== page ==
Enhancing productivity, the vertically integrated Las Vegas Paving owns a fleet of trucks, so it was able to dedicate 20 sets of doubles - capable of holding up to 38 tons of millings per set - to the job. The crew kept a trailer underneath the mill's 42-inch-wide upper discharge conveyor belt. "The PR950 loaded a set of doubles in about four minutes," Mendenhall explains.
The contractor experimented with milling depths. With a 48-inch-diameter rotor, the PR950 delivers up to 15-inch deep cuts. In some areas, workers milled full depth, up to 13 inches, while other depths were set at 6 inches.
"We tested to see what depths optimized production," Mendenhall mentions. All areas of the runway and taxiway were milled to grade in either one or two passes.
"No matter whether milling at 6 or 13 inches, the PR950 milled up a very consistent material," he adds.
Las Vegas Paving found that while it was more impressive to see the cold planer mill full depth in one pass, maximum productivity was achieved at 6-inch depths in most areas of the runway and taxiway.
"It's common to achieve higher productivity numbers at shallower milling depths," comments Tom Brooks, cold planer project manager for Terex Roadbuilding. "Although the machine cuts more material at full depth, the mill's faster operating speed at shallower depths more than makes up for this loss."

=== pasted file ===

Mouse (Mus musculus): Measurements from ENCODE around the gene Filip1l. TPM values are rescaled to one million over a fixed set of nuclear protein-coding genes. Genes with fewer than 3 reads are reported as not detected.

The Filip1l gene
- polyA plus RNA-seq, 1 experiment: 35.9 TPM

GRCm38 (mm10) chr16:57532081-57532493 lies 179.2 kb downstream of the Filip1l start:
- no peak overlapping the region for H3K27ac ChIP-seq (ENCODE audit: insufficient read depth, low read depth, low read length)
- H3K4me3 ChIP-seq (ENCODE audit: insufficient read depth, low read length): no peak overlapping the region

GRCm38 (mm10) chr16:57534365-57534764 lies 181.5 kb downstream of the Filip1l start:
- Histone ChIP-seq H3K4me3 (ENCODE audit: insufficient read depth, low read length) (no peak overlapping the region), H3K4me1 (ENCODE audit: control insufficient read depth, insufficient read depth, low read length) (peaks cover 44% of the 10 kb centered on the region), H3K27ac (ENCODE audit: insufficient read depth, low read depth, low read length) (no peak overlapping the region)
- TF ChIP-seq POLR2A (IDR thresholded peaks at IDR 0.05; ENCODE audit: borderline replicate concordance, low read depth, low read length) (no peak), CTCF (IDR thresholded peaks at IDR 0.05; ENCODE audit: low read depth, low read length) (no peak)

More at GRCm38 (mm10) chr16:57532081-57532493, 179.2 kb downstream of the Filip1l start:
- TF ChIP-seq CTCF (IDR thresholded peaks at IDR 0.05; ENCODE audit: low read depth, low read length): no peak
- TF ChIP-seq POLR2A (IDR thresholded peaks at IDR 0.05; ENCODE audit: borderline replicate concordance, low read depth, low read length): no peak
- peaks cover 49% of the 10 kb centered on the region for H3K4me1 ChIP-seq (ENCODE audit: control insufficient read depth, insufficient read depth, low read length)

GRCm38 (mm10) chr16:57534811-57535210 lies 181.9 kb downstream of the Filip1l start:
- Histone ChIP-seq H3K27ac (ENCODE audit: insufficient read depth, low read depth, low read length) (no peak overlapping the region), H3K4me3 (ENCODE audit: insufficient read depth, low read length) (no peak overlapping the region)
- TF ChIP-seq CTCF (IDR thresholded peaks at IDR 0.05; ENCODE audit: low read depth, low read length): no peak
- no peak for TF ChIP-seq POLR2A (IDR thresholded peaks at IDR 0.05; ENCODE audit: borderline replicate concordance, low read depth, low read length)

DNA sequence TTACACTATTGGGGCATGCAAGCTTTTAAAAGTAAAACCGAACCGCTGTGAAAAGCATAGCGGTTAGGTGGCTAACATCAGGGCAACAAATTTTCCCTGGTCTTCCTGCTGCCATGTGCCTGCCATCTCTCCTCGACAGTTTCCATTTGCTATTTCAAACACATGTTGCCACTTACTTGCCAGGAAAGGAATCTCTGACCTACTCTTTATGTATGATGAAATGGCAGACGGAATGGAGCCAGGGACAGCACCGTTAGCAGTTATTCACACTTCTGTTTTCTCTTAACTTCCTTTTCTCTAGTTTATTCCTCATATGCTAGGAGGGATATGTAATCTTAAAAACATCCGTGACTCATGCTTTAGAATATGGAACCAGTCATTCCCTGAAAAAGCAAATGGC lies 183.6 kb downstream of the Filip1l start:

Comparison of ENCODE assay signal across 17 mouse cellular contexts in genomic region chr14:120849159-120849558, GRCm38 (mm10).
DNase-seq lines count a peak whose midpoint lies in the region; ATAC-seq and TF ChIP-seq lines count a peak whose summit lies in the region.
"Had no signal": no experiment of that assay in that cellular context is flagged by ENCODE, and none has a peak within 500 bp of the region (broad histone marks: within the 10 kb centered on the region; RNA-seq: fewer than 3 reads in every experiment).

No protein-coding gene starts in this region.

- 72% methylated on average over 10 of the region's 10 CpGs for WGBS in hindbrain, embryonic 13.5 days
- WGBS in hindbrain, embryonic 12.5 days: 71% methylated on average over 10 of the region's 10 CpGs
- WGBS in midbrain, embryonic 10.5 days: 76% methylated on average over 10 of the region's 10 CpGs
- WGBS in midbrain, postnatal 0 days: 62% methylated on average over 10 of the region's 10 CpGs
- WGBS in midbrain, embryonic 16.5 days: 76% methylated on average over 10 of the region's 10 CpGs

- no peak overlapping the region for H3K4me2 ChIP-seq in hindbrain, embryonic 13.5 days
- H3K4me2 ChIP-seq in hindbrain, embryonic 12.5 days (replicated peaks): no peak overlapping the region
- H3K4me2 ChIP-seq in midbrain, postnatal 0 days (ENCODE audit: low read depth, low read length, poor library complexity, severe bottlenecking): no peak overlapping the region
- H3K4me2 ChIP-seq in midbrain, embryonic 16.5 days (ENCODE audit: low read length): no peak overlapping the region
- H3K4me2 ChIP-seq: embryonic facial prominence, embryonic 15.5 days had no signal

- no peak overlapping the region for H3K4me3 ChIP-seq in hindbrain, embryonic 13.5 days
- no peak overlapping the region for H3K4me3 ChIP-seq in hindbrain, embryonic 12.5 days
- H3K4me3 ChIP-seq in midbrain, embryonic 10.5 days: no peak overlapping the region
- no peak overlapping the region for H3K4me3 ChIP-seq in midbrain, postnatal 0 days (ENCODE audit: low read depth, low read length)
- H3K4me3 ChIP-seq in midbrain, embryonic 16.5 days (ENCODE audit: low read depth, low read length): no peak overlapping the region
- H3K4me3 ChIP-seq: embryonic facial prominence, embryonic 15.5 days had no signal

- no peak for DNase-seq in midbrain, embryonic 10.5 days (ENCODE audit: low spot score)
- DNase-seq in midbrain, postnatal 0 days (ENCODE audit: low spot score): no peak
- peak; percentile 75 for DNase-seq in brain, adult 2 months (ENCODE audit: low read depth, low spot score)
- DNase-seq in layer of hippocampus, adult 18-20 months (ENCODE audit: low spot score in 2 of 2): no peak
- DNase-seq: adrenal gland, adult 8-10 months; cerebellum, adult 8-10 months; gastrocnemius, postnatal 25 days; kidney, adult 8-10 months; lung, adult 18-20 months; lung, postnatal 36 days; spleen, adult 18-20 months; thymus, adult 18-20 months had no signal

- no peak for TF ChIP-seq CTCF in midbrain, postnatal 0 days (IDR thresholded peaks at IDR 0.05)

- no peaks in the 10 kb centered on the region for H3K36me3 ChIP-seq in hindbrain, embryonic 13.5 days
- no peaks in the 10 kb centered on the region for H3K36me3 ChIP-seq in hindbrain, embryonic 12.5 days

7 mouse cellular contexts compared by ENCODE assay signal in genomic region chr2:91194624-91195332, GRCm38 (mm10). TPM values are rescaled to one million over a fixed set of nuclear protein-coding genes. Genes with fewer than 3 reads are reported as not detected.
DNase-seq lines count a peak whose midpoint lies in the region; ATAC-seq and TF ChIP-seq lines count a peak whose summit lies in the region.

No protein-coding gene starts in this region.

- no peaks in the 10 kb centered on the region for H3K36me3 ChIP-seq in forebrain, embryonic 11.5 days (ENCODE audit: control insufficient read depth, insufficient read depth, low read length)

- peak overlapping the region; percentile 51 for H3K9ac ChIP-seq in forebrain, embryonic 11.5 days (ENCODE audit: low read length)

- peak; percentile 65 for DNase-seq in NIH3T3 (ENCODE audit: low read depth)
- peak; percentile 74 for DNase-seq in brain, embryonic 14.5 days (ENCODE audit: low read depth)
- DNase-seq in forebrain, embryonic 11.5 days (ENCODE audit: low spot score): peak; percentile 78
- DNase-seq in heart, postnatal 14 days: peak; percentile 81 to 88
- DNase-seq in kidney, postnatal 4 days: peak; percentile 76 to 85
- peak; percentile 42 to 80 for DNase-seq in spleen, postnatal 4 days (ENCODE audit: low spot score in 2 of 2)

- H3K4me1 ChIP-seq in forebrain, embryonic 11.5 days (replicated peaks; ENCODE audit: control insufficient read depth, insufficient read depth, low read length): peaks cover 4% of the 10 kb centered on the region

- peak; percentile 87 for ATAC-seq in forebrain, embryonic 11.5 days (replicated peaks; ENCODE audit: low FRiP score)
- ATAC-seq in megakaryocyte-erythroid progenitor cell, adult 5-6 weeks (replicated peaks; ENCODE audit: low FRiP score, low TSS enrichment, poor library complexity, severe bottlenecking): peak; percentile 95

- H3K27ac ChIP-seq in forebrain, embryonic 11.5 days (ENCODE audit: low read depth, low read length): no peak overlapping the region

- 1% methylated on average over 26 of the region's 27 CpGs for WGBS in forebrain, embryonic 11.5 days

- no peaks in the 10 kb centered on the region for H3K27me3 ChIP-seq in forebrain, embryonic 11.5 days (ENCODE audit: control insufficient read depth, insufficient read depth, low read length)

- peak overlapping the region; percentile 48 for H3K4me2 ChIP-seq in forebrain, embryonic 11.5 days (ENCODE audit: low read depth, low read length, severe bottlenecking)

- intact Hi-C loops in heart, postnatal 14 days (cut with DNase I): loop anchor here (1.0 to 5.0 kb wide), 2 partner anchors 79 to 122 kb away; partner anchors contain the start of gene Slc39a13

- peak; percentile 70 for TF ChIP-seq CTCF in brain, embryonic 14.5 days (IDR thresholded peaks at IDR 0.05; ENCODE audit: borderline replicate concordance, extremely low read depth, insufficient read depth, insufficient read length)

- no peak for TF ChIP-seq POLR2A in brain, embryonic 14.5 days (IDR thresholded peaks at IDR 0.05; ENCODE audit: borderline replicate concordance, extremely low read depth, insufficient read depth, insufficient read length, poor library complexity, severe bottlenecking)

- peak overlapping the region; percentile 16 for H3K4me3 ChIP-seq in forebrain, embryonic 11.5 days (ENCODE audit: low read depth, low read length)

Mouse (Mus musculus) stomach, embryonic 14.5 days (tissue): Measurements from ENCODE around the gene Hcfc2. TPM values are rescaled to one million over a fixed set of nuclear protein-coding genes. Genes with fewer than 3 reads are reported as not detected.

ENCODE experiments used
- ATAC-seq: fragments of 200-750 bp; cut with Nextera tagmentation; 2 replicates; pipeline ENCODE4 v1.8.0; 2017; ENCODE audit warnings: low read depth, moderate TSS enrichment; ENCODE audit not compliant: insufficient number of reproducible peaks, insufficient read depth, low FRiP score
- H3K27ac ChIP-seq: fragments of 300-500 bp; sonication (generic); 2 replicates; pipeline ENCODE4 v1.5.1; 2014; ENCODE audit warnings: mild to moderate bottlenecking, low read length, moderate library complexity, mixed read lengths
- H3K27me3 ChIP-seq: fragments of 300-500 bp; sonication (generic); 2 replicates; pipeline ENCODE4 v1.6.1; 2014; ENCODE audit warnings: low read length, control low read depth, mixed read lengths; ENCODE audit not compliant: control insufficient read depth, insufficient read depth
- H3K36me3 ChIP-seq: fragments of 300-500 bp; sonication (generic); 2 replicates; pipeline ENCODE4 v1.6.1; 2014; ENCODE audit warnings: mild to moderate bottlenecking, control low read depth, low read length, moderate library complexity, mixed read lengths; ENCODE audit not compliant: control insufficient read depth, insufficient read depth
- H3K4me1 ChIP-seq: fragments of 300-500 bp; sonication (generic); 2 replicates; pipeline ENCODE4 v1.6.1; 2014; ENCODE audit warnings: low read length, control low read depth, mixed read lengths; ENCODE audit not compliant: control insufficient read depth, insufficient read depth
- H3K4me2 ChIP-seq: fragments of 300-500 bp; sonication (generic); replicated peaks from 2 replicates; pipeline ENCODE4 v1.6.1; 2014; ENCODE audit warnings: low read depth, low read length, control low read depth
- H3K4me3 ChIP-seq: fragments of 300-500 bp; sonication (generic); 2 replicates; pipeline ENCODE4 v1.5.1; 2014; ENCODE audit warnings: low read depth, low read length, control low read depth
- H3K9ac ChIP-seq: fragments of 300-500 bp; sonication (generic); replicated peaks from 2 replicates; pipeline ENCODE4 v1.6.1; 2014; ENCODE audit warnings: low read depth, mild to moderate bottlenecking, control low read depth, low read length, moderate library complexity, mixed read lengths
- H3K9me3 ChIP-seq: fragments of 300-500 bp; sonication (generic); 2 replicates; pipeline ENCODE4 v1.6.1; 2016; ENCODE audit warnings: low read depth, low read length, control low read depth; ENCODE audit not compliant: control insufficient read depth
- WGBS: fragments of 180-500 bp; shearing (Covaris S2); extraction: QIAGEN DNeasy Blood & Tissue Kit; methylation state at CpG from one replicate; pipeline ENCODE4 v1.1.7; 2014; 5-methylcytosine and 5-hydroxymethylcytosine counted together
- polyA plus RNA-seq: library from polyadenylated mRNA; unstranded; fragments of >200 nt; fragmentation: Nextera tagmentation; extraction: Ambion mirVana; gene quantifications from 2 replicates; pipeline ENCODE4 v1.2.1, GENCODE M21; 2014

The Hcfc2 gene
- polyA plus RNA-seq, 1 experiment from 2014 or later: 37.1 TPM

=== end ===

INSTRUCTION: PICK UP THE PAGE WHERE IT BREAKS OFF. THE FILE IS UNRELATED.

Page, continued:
In just 16 short days, the PR950 and PR800 7-12s delivered the production and durability required to complete the 300,000 ton job. Paving subcontractor ACME Concrete Paving made its first pour on November 19, as scheduled.
Las Vegas Paving left approximately 25 percent of the millings on site to be used at the Clark County Department of Aviation's discretion. According to Mendenhall, some of the recycled asphalt will be used on the $1.4-billion expansion project of McCarran International Airport Terminal 3, and the Department of Aviation blends the millings with natural material to use for embankments and to cover the infield.
The remaining 225,000 tons of millings were trucked to Las Vegas Paving's Blue Diamond asphalt plant, where they will be used as RAP (reclaimed asphalt pavement) in a number of mix designs for upcoming projects.
"We can incorporate up to 15 percent RAP in our asphalt for projects in the City of Las Vegas, Clark County and a number of surrounding communities," Mendenhall explains. With liquid asphalt prices still riding high in the $400-per-ton range, this will result in significant savings for the contractor.
Purchasing the new PR950 specifically for the McCarran International Airport project was a wise investment for Las Vegas Paving, as it paid off in a number of ways for the contractor. "We were very happy with the machine's performance," Mendenhall says. In addition to dependably tackling the grueling 22-hour schedule that the contract required, most importantly it kept this portion of the project on schedule.
Las Vegas Paving turns 50